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Aberfeldy, Perthshire

Returning north on the A826, Aberfeldy has been a popular touring centre for the past two centuries. The Birks are worth visiting and only require a short stroll from a car park on the A826 or a slightly longer walk from the town following the Moness Burn. The cool glades and waterfalls surrounding this small glen gave inspiration to the Bard and many after him. The town is busy throughout the summer but there is still the air of a rural village with little 'tourist' pressure evident. There are a fair amount of amenities such as cafes, restaurants, shops and accommodation but it is scaled down compared to other tourist parts.

Aberfeldy Water Mill, driven by the Moness Burn which runs through the town centre, is a restored and working mill which still produces its own stone-ground oatmeal. In the late summer, look out for the Kenmore to Aberfeldy Raft Race where various teams from local companies and organisations paddle their way down the tumbling Tay rapids to scoop the prize or otherwise. There are other 'sights' to be seen before the race in Kenmore where there is a contest between the crews to see who comes up with the zaniest attire.

Wades Bridge, a short stroll from the town centre, was designed by William Adam in 1733 and built by General Wade to carry troops north over the River Tay to suppress the warring Highlanders. It is perhaps the finest example of Wade's designs and a vital link in the network of roads that he created. Nearby is the Black Watch Monument and cairn, an imposing statue of a kilted soldier commemorating the formation of that Regiment in 1739.

Crossing the bridge, Castle Menzies, 1 mile (2km) west of the town on the B846, is a sixteenth-century tower-house, home of the Clan Menzies. Their history and mementos are displayed in a small museum which is open from Easter until October. Although under restoration by the Menzies Clan Society following years of serious neglect, the Z-plan fortified residence has splendid plaster-work ceilings and also a single, green satin, eighteenth-century lady's shoe found behind one of the walls, all making it worthy of a visit.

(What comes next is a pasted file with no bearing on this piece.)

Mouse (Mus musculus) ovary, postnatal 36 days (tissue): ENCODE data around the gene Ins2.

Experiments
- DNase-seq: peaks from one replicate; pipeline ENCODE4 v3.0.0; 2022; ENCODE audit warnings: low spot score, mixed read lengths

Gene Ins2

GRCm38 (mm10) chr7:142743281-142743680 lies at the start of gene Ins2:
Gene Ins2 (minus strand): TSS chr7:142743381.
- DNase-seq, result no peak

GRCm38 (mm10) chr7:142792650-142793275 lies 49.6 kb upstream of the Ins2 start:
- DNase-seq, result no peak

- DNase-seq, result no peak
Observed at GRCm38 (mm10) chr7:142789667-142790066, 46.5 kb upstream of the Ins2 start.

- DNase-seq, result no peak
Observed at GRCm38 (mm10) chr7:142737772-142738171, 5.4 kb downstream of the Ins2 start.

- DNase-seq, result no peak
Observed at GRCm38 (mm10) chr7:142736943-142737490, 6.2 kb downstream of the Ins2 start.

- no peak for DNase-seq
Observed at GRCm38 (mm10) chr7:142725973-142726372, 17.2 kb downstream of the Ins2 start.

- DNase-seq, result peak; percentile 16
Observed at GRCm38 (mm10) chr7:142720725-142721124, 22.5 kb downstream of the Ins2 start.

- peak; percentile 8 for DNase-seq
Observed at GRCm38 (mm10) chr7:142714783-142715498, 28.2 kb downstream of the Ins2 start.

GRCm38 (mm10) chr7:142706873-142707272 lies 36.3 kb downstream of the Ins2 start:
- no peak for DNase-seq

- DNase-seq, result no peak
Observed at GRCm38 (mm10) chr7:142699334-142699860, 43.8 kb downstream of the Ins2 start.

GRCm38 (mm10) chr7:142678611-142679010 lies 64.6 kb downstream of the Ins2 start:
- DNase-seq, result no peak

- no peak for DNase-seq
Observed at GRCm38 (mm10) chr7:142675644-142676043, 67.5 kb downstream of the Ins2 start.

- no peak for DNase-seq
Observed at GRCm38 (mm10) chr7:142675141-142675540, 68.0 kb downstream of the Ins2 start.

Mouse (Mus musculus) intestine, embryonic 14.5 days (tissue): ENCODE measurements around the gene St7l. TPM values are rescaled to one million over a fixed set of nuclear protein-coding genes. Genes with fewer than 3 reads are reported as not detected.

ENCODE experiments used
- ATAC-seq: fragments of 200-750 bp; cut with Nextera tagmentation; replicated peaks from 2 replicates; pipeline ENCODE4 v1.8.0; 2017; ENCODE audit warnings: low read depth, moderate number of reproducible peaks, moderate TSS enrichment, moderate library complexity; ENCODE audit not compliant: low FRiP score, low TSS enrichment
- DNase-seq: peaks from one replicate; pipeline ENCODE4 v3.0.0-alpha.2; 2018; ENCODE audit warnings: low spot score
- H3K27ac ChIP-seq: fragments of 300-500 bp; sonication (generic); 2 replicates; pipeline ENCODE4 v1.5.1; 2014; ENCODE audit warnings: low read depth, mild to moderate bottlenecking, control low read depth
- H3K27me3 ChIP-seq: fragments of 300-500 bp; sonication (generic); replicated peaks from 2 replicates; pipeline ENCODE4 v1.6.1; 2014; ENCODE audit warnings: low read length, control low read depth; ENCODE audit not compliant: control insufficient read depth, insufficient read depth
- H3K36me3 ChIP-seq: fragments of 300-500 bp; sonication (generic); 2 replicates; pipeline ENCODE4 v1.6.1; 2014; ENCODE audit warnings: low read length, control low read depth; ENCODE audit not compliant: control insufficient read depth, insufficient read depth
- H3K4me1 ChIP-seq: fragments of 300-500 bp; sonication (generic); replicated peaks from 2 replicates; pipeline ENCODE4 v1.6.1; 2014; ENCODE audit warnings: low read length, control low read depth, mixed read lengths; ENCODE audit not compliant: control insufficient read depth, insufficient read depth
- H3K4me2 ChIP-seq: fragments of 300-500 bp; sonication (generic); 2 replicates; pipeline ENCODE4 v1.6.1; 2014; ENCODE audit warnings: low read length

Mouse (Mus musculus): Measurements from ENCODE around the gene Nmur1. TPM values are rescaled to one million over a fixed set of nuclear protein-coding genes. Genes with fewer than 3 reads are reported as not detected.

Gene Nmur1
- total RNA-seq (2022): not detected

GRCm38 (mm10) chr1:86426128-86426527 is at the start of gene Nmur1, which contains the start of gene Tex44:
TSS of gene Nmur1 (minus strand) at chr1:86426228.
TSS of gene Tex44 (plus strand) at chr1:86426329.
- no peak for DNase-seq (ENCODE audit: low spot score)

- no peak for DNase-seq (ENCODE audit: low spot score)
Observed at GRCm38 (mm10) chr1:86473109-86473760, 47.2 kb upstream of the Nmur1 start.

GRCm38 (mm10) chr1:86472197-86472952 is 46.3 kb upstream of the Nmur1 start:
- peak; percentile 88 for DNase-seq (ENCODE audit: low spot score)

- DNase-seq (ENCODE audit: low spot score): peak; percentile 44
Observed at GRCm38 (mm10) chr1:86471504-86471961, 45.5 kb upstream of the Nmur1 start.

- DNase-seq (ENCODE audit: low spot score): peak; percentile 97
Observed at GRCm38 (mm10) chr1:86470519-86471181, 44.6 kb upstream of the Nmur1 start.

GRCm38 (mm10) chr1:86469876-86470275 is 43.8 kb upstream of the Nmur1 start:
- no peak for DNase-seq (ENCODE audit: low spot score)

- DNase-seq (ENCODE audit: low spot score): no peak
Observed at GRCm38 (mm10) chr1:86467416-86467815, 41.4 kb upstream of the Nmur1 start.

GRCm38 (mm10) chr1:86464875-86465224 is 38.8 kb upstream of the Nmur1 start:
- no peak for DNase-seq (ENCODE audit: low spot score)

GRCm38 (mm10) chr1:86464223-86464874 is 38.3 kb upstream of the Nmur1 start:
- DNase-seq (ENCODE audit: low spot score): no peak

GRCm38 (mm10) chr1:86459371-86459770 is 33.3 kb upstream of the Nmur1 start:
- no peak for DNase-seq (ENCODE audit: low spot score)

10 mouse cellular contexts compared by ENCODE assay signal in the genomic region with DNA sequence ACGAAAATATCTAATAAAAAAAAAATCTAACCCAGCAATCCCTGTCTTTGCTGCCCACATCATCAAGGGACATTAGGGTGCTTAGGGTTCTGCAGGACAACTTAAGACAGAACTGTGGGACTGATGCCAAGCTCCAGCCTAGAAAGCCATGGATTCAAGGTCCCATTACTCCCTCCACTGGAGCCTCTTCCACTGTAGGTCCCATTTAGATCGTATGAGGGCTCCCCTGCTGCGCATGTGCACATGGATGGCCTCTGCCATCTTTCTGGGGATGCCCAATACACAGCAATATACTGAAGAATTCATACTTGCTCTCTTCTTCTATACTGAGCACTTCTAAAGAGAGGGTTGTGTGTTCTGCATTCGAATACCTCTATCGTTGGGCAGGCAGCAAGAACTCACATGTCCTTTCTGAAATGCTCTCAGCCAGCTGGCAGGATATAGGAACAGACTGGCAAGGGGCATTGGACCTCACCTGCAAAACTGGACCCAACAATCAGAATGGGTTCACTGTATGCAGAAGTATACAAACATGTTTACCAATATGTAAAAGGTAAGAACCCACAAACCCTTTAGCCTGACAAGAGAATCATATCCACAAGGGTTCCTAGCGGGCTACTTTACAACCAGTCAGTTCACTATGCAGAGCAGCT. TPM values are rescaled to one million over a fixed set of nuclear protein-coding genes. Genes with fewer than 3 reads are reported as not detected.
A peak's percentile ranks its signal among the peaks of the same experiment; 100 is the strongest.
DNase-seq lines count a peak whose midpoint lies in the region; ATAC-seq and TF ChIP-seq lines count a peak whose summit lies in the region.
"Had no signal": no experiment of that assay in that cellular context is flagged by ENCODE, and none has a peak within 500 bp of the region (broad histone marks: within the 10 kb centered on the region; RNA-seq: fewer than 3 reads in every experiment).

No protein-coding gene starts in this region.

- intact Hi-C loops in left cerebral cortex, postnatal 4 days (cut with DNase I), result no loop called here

Aberfeldy Distillery on the east side of Aberfeldy was founded in 1898 by the Dewar family and has a free visitor's reception and shop. There is also a pleasant Nature Trail over the burn supplying the distillery with its water. St Mary's Church is a few more miles east on the A827 - take the signposted farm road past Pitcairn Farm to the top of the hill. Inside is one of the best examples of seventeenth-century painted, wooden ceilings containing pastoral scenes from the local Stewart landowners period as well as biblical and heraldic designs that remain quite clear. Grandtully on the A827 between Aberfeldy and Ballinluig is known for its white water rapids and attracts canoeists and major competitions from all over the country. The rapids are said to be the fastest, natural white-water in the UK and it is a thrilling sight to watch the experts career through the narrow gates whilst negotiating fierce currents and eddies.

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